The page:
In-accordance with another generally conventional method, a relatively short section of casing, commonly termed a linerfis run into the Well -bore and cemented at an appropriate depth in the Well. Such liners may be of variable length, but being in every case less than the full length of the Well bore. Such liners are run into the wellbore on a releasable liner setting tool which is released from the liner'and withdrawn from the well, leaving the liner in place for subsequent testing of the surrounding for- 1 mations. If the latter prove to be dry or commercially non-productive, the liner Vmay be left in the Well and abandoned. This type of testing is favored because'of the saving in casing andA other costs if the well is found to be unproductive. IOn the other hand, if the formations are found to be productive, then a full string, of casing must be set in the well. Becausethe liner is already in place and cemented, it has heretofore been deemed necessary to setthe production string through the liner and cement it in place, after Which both the casing and liner and the surrounding and interven- 2 ing cement bodies must be perforated to provide `comr'nunication between the formation :and the interior of the casing string. This operation necessarilyrequires the use of a casing string and :apparatus by which a casing may be connected directly to the upper end of a pre-set liner so as to form the liner and lcasing into one continuous string which may be of uniform internal diameter from top to bottom of the Well. 'By means of this invention, the advantage of the use of relatively short liners for testing purposes is retained and when production is f o-und, a full diameter casing may4 then be set in the Well, and substantial savings in casing :and operating costs may be effected.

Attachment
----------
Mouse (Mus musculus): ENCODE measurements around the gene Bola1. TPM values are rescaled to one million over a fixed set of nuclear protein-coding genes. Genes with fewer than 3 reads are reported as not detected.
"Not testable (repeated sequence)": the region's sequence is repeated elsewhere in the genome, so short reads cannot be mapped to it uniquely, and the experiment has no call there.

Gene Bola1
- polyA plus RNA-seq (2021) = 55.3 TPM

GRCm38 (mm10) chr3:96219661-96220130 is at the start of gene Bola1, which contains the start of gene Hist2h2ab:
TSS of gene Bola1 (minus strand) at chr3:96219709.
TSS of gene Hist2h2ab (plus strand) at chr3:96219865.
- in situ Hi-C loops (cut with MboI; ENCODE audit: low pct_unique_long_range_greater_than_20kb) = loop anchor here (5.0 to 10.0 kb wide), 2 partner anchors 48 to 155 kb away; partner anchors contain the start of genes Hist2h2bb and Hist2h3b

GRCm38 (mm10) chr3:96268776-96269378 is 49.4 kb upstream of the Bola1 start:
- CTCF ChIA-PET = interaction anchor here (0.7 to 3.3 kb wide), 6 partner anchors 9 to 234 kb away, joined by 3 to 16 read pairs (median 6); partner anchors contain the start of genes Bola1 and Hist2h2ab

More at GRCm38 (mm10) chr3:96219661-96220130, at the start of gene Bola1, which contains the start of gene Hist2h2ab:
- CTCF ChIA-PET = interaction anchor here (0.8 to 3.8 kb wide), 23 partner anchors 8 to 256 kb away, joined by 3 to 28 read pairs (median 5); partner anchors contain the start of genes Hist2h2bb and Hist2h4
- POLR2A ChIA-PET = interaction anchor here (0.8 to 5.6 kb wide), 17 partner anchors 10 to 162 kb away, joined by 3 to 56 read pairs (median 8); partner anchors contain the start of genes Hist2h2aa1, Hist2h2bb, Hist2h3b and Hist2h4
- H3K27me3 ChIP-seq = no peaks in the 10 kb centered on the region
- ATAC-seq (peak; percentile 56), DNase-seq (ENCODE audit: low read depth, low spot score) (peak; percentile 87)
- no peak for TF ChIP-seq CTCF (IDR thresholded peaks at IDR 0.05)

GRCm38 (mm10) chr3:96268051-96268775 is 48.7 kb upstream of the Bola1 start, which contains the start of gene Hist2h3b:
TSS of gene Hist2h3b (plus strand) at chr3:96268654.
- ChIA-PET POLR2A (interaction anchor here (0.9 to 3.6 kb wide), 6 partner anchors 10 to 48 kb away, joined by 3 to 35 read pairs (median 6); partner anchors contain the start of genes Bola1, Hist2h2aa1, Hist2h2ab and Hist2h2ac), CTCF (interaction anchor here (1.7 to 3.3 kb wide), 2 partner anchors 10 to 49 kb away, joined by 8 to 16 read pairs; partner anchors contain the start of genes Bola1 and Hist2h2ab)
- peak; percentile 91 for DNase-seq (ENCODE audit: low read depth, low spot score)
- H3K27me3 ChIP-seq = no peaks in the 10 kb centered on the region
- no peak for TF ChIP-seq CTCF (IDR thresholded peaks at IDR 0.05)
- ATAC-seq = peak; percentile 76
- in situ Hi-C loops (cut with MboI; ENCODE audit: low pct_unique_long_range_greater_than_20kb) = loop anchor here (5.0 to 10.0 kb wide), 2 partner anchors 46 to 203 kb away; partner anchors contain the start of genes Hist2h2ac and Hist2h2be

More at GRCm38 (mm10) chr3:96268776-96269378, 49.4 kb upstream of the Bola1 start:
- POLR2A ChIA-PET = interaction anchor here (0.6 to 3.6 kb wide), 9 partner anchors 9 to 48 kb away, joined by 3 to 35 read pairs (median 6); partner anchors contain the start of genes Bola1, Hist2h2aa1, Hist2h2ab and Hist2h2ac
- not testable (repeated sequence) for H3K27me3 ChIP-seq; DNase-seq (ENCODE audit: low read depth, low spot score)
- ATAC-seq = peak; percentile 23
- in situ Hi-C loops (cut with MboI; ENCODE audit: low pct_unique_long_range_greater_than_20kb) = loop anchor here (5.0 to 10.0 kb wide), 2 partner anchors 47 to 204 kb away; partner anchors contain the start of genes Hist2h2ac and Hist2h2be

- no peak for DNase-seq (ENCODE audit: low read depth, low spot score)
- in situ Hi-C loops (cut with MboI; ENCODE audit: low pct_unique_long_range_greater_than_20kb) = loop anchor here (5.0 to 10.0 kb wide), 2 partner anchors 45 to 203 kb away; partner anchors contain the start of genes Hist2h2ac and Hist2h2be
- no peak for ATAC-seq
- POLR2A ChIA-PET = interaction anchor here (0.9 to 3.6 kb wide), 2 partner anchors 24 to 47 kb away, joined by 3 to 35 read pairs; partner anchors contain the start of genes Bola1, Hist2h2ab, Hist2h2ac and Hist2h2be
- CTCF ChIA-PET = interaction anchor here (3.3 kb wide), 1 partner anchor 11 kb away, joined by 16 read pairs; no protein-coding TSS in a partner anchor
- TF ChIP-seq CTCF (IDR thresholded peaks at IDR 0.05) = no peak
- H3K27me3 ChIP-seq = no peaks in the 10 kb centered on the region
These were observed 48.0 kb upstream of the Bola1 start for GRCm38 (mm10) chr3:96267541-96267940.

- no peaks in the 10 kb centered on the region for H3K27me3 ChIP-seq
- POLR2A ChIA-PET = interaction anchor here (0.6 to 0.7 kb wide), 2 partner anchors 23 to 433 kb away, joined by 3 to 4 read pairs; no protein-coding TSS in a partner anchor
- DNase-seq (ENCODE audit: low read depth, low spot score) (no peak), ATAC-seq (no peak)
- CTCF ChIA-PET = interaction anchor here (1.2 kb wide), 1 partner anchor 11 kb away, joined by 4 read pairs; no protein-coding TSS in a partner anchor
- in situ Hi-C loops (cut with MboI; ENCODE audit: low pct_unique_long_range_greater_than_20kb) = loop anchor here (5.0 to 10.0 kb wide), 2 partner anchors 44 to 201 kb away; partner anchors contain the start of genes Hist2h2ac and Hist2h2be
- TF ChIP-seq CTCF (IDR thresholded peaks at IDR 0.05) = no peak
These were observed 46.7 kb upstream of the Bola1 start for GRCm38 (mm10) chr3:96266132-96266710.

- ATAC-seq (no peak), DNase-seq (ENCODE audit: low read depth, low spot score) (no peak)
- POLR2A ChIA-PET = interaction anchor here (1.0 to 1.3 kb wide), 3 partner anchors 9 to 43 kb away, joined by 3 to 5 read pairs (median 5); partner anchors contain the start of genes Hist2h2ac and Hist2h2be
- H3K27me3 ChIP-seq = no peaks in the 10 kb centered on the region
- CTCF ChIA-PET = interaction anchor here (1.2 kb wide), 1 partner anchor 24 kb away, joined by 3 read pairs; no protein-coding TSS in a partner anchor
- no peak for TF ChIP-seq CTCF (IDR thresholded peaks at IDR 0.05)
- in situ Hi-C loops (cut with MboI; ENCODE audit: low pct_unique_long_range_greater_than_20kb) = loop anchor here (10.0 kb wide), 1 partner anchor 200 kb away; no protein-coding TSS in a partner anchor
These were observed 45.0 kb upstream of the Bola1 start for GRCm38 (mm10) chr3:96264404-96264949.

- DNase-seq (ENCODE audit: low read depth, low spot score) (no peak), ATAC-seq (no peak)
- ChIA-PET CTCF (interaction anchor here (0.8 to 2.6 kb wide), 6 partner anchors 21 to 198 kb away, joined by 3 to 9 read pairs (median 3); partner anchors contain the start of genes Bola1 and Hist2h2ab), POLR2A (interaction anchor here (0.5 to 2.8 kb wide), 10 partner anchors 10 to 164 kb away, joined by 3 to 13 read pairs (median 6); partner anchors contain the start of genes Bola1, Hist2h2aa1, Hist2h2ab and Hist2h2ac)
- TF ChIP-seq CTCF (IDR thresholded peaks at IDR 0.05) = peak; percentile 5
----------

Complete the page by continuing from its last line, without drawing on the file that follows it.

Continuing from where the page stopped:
Still another important advantage of this invention is that since the produ-ction casing does not have to be set inside and through the liner, the expense and diiiiculties of re-cementing between the liner and casing and re-perforating both strings to bring the Well into production is avoided.